“Show off! Some of us aren’t as rich as you and can’t afford regular boards,” Kinsley teased as she shook her head and focused on the task at hand. The girls shared a laugh and pressed forward. Kristin let out a sigh. She always got so impatient with the inflation part. She pumped air into the teal paddleboard and waited until she felt the tension. “Well, that’s as far as it needs. I think it’ll work.” She walked over the top of it and jumped in the center. “It seems fine to me.”

Kinsley rolled her eyes in Sloane’s direction as they shared another giggle, then watched Kristen take off. She was a little wobbly at first finding her balance. Eventually, she found her groove and managed to reach Jo.

It took a few moments longer, but Kinsley and Sloane finally reached the exact pressure point required. Sloane released a sigh and waited for Kinsley to take off first. She wasn’t sure that she was ready to head out on the water just yet. Kinsley’s expertise showed as she paddled out with ease. Without her, none of them would have ever thought to try their hand at paddleboarding.

They all cheered for Sloane to join them. She could feel the pressure as she guided her board over to the water. Sloane pushed the back end out first, making sure to avoid catching the fins in the sand. Exhaling, she placed her bare feet into the water. She closed her eyes for a moment, wondering how she managed to get herself into this mess.

“Come on, Sloaney Bologna!”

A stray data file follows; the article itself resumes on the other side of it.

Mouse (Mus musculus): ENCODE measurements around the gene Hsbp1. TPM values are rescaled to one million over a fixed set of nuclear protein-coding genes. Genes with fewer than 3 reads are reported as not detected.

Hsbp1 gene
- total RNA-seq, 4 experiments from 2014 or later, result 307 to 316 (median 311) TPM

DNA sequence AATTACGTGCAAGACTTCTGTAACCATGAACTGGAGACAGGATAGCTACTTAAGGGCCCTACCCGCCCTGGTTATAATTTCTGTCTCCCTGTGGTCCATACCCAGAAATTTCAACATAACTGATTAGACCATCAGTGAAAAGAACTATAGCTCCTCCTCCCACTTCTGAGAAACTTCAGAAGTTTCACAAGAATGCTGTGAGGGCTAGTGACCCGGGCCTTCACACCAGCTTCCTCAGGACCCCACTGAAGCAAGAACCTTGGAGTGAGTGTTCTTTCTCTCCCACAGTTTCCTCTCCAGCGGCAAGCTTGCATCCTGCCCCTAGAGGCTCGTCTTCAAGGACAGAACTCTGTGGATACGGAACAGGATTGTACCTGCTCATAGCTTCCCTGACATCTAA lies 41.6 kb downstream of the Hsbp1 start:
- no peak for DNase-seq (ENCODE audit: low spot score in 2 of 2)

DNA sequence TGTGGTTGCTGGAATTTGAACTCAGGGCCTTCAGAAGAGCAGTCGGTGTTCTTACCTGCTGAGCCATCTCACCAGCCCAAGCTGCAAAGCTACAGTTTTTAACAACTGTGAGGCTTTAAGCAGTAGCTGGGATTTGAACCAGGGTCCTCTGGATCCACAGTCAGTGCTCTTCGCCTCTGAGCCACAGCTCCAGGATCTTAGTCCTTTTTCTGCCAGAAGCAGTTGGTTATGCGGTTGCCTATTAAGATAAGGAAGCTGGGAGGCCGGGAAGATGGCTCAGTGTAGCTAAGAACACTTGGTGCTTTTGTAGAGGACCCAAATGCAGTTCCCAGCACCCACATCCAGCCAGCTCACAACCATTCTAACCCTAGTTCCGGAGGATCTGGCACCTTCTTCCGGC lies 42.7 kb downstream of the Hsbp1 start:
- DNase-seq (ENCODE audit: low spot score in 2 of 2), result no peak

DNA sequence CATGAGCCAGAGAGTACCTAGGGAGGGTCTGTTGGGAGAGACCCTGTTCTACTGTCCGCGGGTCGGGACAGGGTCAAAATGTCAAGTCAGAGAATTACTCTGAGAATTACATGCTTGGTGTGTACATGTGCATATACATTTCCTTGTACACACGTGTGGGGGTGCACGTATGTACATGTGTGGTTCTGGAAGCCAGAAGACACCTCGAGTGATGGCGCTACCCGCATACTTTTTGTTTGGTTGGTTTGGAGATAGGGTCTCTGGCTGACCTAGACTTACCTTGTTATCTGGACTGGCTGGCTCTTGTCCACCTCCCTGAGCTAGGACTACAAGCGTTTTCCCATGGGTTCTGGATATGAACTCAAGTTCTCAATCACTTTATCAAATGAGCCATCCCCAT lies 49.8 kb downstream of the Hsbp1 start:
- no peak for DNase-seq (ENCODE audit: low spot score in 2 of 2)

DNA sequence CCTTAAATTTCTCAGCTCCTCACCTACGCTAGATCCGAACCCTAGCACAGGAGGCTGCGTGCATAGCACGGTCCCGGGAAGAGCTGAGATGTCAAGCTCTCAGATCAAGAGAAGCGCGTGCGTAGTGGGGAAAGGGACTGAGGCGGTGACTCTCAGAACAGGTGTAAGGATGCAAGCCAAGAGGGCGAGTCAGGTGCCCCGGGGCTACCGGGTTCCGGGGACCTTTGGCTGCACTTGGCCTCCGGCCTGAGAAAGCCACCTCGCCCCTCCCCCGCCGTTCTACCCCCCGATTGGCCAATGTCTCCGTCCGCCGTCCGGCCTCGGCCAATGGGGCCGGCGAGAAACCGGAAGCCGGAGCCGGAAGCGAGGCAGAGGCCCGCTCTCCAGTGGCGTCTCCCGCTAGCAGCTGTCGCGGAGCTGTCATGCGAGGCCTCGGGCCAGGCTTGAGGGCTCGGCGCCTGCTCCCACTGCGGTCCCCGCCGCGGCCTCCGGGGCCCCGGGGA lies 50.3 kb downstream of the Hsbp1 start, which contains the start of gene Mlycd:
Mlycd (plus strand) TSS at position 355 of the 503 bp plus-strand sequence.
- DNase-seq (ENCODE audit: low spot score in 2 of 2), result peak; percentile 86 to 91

Every time.

She always had some kind of remark or comment for Sloane when they first started out on a lake. Sloane rolled her eyes. “Yeah, yeah. I’m coming. Shut up.” She released one last sigh before climbing atop her board on her knees. Refocusing her attention, she adjusted her legs so that they distributed her weight evenly. A few seconds passed, then she pressed her toes into the foam and stood. Her legs shook underneath her, but she was holding her position and accepted that as a success.

“You can do this,” Sloane whispered under her breath. She was still far enough from the other girls that she didn’t have to worry about them overhearing her. Extending the length of the paddle, Sloane thrust it into the water and straightened before switching sides and repeating the motion. She reached the others, secretly hoping that they couldn’t see her trembling lip.

“Ay-hey! She finally made it.” Kristin rocked her paddleboard from side to side as she grinned. They came to this lake at least once a week, so it was no surprise that Kristin felt as confident as she did. Sloane, on the other hand, kept thinking about all of the critters living below her as her paddleboard shifted in the oncoming waves. Her mind took her back to last week when a friendly fish decided to splash the top of the water while she was near a cove. She shuddered.

Kinsley maneuvered her board in front of the rest of them and planted herself in the middle. “Did you hear about Molly?” They watched her place her head in her hands as she transitioned to her belly and placed the paddle under her chest.

Jo let out a sigh. “Not this again. No one cares that Molly’s knocked up.” Kinsley let out a groan. “Yeah, we all know she’s pregnant. But do you know who the father is?” Jo raised an eyebrow before laying herself down in the center of her board as well. “Do tell.” They all shared a laugh.

“It’s that new guy, Caleb.” She wiggled her eyebrows. “He just started like, three weeks ago? Yeah. I’m pretty sure.” Kristin’s jaw was the first to drop. “Really? But he’s like, seventeen.”